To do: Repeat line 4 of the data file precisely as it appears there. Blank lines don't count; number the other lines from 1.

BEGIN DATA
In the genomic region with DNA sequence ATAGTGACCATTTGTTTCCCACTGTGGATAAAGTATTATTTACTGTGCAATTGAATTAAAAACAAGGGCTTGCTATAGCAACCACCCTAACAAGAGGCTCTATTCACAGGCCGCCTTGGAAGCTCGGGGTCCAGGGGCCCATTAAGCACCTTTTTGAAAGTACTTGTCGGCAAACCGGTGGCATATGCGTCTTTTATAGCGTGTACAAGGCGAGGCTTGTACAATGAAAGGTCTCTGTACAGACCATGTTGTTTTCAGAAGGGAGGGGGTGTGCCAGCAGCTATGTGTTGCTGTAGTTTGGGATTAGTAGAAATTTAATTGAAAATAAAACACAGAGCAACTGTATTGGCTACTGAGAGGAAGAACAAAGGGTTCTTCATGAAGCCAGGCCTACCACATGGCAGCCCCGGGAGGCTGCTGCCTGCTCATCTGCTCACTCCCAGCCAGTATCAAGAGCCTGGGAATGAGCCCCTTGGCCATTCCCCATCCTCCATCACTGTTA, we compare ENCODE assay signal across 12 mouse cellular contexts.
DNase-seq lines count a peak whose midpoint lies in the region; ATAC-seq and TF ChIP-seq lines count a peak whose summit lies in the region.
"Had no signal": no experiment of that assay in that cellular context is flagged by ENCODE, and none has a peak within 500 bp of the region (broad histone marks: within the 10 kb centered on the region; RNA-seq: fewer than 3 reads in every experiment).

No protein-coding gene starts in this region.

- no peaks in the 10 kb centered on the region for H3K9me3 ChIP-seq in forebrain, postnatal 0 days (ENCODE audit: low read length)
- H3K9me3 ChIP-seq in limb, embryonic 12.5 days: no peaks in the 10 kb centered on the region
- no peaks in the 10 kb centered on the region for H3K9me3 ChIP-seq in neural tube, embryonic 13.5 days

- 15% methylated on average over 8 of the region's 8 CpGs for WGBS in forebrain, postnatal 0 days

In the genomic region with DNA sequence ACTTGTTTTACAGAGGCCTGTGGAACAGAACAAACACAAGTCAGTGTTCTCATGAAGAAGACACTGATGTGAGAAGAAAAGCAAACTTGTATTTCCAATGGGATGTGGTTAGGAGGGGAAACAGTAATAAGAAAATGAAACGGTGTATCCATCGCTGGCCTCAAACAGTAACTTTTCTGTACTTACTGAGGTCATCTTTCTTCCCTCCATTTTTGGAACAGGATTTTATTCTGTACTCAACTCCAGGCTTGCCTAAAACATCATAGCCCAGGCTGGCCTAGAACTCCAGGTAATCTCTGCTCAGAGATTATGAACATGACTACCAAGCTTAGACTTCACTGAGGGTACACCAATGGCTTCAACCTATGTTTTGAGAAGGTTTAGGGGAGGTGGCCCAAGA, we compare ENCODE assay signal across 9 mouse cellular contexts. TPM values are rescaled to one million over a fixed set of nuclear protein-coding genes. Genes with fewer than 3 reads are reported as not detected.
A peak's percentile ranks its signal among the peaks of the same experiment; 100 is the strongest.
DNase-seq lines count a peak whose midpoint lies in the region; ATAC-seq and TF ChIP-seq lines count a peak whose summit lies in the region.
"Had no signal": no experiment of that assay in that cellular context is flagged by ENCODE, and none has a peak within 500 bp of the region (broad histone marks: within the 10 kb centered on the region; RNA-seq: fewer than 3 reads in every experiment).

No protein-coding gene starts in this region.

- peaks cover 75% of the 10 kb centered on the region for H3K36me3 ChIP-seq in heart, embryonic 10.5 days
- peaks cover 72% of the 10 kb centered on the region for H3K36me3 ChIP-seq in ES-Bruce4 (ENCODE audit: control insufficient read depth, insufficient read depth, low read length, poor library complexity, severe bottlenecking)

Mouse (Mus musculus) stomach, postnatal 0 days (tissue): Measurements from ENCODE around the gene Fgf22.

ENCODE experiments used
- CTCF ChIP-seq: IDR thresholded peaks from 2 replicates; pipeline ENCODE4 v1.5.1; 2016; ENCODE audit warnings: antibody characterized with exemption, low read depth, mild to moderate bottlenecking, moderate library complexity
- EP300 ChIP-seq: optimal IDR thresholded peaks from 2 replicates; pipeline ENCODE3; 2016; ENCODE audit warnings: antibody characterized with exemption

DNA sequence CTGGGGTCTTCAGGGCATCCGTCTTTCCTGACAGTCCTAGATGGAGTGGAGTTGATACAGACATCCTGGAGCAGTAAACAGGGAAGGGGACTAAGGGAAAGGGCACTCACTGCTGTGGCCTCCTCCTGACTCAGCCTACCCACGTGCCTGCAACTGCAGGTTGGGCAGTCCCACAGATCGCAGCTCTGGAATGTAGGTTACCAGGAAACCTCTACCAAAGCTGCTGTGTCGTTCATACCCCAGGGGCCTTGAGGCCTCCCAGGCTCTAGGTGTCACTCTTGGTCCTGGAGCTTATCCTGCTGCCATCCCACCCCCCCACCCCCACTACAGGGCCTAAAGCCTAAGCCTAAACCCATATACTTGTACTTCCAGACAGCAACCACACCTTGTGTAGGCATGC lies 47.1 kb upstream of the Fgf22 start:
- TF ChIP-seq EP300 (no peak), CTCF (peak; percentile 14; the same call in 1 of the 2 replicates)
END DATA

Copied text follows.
No protein-coding gene starts in this region.